The Illusion of Transparency in Corporate Governance
Does Transparency Help or Hinder True Ethical Conduct?
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“This book offers a penetrating analysis of the sharp realties of the state of corporate governance… the concept of transparency only confi rms the status quo. The meaning of transparency is overwhelmed by the prerogatives of the current norms and practices, and the deep-seated values of shareholder primacy underlying contemporary business. The authors demand a more authentic and truthful approach to determining the purpose of the corporation and the resulting estimations of its performance.”
— Professor Thomas Clarke University of Technology Sydney
Transparency is generally seen as a corporate priority and a central attribute for promoting business growth and social morality. However, from a philosophical perspective, society has experienced a gradual paradigm shift which intensified after the Second World War with the advent of the information era. Therefore, as transparency serves both as a fundamental part of an inescapable, hegemonic capitalist system, and as a moral imperative, this book examines and challenges the concept of transparency as to its true governance value in building a sustainable twenty-first century. Rather than clinging to the fantasy of complete transparency as the only form of accountability, corporate governance is strengthened in this way by practicing true social responsibility, which emerges not from outward-looking compliance but from a deeper place in the corporate psyche through inward-looking contemplation and the development of moral maturity. This book will be of use to scholars working on corporate governance, business ethics, CSR, and the philosophy of business.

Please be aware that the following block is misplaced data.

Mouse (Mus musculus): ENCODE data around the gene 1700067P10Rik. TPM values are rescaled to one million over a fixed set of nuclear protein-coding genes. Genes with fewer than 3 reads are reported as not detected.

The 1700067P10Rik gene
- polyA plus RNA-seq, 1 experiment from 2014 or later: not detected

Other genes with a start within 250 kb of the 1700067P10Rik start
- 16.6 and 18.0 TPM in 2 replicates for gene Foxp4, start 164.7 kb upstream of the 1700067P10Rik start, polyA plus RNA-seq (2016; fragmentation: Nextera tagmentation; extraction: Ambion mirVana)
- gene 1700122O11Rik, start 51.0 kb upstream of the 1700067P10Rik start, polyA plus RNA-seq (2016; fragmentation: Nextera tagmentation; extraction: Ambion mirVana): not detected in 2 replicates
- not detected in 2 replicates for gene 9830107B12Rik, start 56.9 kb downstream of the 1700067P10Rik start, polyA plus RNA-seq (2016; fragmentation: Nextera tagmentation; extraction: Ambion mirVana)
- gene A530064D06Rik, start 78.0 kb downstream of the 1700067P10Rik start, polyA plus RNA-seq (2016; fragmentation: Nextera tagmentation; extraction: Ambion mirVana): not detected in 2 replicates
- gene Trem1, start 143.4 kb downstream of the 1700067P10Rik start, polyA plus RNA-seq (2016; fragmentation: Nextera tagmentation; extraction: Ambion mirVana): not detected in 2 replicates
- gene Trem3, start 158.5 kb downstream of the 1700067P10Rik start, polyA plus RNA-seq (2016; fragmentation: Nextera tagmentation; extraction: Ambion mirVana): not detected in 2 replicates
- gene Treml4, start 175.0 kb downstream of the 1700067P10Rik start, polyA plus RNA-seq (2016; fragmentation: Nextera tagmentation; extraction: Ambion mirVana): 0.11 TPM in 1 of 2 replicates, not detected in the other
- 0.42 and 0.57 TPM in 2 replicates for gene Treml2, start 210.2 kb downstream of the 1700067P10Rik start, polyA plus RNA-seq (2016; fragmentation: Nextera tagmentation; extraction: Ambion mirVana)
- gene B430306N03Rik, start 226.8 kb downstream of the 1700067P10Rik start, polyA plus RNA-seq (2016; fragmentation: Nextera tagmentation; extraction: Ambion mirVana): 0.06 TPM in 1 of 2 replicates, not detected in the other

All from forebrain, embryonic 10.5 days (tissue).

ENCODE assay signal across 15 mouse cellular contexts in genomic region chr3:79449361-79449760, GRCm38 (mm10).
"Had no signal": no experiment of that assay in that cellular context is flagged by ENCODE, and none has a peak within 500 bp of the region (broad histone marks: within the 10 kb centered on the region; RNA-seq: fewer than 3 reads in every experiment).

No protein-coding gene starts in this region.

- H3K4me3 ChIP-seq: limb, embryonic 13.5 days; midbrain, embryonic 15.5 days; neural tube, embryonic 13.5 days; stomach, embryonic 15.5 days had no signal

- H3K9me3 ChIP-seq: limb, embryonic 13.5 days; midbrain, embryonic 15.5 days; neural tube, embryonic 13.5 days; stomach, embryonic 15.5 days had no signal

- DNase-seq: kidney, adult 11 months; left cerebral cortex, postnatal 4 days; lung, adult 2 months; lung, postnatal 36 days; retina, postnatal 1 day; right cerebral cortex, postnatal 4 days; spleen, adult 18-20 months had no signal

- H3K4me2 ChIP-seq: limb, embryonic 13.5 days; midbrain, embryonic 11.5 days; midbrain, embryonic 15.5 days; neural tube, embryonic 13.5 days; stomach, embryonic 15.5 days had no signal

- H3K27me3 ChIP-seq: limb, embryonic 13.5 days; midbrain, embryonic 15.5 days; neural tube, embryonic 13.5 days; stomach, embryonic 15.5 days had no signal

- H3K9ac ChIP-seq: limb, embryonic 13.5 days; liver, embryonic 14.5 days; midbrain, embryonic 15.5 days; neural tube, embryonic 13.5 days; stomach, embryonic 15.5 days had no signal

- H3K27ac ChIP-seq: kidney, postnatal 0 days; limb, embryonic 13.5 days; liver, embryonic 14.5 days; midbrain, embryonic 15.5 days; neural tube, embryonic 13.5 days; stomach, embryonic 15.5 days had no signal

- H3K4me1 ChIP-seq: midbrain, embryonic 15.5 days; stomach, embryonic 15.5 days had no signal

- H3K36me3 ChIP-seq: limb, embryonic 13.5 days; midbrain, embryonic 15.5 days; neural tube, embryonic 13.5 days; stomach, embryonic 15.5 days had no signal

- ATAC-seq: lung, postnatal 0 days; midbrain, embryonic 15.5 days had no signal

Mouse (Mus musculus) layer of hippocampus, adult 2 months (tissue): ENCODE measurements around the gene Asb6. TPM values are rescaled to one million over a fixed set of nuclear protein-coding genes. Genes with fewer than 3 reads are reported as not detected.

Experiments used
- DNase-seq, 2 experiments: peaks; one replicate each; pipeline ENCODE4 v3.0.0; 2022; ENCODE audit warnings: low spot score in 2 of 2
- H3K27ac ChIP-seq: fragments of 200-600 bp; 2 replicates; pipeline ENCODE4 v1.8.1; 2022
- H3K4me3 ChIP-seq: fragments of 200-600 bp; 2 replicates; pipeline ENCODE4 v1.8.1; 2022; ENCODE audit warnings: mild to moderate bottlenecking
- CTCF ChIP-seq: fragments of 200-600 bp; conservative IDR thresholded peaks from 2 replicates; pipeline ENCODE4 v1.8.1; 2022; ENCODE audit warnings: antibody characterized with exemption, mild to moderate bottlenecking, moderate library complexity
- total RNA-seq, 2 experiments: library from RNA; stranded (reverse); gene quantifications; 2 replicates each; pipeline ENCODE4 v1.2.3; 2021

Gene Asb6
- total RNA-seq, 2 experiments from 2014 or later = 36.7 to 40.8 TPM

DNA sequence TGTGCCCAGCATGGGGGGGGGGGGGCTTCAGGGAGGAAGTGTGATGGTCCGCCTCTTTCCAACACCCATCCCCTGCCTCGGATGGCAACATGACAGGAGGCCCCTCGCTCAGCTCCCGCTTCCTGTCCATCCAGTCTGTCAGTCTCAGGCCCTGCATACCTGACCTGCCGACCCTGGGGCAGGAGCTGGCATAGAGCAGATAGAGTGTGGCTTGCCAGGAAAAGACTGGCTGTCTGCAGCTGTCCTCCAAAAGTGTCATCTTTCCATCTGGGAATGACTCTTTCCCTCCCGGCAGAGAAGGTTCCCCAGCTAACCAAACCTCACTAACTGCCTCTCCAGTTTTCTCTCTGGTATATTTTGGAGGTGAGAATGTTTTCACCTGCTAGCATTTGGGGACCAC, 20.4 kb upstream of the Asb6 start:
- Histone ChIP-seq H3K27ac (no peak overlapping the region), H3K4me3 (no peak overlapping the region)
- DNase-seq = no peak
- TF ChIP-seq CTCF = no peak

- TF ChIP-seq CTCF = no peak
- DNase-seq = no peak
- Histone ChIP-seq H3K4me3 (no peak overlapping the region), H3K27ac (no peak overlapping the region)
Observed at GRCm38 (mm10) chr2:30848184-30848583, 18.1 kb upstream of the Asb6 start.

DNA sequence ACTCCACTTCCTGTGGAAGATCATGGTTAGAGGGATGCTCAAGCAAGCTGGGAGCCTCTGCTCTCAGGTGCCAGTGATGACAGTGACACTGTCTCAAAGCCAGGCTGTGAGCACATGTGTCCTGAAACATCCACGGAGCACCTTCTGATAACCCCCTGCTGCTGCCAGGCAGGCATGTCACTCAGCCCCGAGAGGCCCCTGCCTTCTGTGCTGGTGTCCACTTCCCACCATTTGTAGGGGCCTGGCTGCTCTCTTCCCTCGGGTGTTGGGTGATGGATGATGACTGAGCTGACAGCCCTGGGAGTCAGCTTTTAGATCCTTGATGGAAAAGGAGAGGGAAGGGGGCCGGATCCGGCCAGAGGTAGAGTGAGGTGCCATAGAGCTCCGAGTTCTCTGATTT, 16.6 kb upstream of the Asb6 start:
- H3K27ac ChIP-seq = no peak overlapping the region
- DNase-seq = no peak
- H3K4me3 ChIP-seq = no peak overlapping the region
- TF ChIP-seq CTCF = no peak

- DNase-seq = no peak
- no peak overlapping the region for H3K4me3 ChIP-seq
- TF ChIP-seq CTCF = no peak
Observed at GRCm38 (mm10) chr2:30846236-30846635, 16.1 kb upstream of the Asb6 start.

Finn Janning, PhD, is a writer and philosopher. His work has been published in Philosophy of Management, Journal of Philosophy of Life, and Kritike, among other publications.
Wafa Khlif is Full Professor of Management Accounting at TBS Business School in Barcelona, Spain. Her research interests are in board of directors’ effi ciency, corporate board roles, duties and composition, and issues in accounting and audit professions. She is a former president of the Accounting Tunisian Association, and acted as Faculty Dean at ISCAE, University of Manouba, Tunisia.
Coral Ingley, PhD, is Associate Professor of Management at Auckland University of Technology, New Zealand. Her research covers various aspects of corporate governance. Coral’s articles are presented regularly at refereed conferences and published in academic journals and books.